For the 5th annual Brigid Poetry Festival, some Mary Oliver:
Did you too see it, drifting, all night, on the black river?
Did you see it in the morning, rising into the silvery air –
An armful of white blossoms,
A perfect commotion of silk and linen as it leaned
into the bondage of its wings; a snowbank, a bank of lilies,
Biting the air with its black beak?
Did you hear it, fluting and whistling
A shrill dark music – like the rain pelting the trees – like a waterfall
Knifing down the black ledges?
And did you see it, finally, just under the clouds –
A white cross Streaming across the sky, its feet
Like black leaves, its wings Like the stretching light of the river?
And did you feel it, in your heart, how it pertained to everything?
And have you too finally figured out what beauty is for?
And have you changed your life?
– Mary Oliver
I originally wanted to do the one about the wild geese, because that one is really helpful to me right now, but I feel like everyone already knows that one and I should do something a little different. One thing I love about the annual Imbolc poetry blogging is that I get to read lots of poetry I wouldn’t have seen before, so while Mary Oliver’s swan isn’t exactly obscure, it’s a little less well-worn than her geese. But I still like the geese, so here they are as well:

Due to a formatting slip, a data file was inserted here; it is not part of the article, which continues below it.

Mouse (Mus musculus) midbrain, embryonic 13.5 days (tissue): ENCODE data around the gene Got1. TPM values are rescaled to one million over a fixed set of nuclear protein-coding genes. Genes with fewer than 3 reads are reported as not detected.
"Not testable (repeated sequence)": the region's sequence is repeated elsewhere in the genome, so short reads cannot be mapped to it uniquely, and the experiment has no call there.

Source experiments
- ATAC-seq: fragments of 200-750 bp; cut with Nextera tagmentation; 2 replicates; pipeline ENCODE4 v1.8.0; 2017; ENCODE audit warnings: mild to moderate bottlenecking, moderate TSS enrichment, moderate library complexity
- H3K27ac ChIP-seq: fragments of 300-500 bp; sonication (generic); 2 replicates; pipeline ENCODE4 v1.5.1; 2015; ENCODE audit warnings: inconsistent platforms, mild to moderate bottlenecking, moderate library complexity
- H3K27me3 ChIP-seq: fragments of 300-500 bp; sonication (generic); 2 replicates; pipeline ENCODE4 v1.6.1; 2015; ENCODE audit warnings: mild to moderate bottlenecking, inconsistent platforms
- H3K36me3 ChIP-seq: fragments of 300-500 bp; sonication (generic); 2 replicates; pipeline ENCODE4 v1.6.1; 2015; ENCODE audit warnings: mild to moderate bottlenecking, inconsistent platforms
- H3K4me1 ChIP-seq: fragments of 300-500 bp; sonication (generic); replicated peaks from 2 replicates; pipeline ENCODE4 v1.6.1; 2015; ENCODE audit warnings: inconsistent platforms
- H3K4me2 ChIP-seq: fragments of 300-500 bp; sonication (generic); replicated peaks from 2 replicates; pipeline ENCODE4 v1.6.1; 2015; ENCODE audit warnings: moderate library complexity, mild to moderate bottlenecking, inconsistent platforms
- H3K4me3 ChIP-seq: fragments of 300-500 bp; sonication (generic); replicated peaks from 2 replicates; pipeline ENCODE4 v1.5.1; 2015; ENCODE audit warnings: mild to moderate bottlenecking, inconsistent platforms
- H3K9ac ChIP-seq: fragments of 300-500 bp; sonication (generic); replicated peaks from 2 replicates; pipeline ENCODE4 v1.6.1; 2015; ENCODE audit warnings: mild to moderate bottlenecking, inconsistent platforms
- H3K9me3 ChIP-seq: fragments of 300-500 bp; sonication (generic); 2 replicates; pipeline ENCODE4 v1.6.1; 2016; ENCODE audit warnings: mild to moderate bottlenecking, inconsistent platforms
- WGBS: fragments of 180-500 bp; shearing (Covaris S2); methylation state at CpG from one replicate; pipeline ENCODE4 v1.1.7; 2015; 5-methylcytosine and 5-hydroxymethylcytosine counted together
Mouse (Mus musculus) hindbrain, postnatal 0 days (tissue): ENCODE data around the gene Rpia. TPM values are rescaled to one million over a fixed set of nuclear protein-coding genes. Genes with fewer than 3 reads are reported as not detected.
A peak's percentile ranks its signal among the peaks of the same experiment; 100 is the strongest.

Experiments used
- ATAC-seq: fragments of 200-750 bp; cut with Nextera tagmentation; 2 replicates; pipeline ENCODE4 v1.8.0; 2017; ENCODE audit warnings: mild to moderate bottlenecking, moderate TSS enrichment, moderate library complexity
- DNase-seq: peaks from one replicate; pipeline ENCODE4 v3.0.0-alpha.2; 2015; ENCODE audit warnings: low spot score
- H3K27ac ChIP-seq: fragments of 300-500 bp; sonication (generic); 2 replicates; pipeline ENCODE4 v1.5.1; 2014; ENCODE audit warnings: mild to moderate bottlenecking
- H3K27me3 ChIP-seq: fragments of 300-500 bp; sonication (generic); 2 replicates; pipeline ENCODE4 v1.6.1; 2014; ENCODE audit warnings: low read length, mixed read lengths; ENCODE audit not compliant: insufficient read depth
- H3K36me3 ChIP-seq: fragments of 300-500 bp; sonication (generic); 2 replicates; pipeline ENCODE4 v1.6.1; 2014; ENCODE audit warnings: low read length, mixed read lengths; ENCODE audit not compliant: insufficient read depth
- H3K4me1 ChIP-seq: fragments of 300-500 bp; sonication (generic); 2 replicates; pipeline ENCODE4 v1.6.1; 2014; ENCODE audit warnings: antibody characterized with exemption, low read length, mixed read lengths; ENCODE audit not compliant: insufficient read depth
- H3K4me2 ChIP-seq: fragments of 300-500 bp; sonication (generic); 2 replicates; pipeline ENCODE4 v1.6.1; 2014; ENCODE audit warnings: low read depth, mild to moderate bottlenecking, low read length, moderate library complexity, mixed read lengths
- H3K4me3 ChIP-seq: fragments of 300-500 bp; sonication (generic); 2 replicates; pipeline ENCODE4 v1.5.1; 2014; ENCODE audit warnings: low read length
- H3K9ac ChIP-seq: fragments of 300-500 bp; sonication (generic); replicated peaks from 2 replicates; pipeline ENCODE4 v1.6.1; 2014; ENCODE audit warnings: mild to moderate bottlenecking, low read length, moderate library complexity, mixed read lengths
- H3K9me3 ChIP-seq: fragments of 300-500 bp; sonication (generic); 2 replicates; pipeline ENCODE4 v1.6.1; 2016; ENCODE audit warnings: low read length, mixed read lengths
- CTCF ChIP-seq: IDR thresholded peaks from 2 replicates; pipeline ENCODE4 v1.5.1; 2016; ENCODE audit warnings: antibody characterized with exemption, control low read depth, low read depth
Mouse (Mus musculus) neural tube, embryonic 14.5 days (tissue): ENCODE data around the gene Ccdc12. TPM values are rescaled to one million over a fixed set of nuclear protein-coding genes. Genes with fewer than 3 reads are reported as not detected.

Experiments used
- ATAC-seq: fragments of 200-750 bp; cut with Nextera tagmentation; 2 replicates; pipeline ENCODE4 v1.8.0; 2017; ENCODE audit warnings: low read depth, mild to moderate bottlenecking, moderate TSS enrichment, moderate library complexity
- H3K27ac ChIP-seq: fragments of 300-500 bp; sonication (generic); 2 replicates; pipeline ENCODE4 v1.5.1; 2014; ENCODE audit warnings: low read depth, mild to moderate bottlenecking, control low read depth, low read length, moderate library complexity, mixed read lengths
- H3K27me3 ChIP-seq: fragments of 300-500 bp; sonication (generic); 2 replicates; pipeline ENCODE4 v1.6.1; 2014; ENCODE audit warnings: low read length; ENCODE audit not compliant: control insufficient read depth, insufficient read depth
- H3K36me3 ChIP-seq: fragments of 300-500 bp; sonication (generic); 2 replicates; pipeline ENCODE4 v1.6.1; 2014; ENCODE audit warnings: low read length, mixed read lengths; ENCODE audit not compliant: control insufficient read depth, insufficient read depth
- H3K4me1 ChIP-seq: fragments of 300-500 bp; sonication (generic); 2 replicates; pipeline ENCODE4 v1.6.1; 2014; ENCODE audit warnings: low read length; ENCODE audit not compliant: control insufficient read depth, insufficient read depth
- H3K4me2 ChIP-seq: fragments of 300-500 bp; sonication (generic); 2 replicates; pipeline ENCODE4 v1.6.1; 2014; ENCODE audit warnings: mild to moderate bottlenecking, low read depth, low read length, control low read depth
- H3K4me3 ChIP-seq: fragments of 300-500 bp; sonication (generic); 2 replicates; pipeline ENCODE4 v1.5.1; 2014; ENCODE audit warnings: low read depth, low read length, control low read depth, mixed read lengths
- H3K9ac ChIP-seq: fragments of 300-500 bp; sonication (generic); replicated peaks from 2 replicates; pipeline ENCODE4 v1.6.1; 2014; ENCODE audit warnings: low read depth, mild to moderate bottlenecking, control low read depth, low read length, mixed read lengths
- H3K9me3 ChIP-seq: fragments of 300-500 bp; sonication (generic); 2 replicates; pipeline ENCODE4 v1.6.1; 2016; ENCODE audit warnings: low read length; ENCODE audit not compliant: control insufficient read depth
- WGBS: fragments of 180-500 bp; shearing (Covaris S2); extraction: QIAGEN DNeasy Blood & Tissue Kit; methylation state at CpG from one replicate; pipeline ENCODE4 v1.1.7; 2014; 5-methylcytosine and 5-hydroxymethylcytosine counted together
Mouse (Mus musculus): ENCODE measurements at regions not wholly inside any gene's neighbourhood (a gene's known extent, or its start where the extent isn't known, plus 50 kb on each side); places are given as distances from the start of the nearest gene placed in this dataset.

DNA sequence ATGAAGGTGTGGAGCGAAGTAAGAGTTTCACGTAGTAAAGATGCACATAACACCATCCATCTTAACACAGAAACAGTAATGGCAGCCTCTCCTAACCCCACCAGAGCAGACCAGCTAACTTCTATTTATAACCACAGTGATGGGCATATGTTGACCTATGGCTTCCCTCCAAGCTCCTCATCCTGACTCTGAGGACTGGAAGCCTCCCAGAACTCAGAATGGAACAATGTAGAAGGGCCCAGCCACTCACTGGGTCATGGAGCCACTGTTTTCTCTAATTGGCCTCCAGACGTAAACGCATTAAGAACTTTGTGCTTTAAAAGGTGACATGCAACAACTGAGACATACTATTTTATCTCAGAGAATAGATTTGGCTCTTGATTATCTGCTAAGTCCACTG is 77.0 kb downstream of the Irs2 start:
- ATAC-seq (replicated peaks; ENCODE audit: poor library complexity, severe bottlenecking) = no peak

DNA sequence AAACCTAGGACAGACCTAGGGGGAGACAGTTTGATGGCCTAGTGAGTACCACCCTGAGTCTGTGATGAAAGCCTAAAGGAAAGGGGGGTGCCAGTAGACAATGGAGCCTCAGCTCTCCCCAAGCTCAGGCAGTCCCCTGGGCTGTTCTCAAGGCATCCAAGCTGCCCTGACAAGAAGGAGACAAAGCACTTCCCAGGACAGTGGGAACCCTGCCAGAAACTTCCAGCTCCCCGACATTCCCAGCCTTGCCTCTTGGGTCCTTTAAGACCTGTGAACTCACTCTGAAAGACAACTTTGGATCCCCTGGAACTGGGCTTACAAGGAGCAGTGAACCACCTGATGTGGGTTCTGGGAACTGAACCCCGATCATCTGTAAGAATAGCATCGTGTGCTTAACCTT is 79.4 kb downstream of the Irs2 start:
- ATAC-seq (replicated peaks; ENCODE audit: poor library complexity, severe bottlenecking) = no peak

You do not have to be good.
You do not have to walk on your knees
for a hundred miles through the desert, repenting.
You only have to let the soft animal of your body
love what it loves.
Tell me about despair, yours, and I will tell you mine.
Meanwhile the world goes on.
Meanwhile the sun and the clear pebbles of the rain
are moving across the landscapes,
over the prairies and the deep trees,
the mountains and the rivers.
Meanwhile the wild geese, high in the clean blue air,
are heading home again.
Whoever you are, no matter how lonely,
the world offers itself to your imagination,
calls to you like the wild geese, harsh and exciting–
over and over announcing your place
in the family of things.
My grandmother gave me a book of Mary Oliver poems, so these always make me think of her. This is the same grandmother that gae me The Secret Garden for my 4th birthday and The Golden Bough for my 10th. I think I was 12 or so when she gave me Mary Oliver. Thanks, grandmother, for consciously shaping my sense of the sacred. I miss you.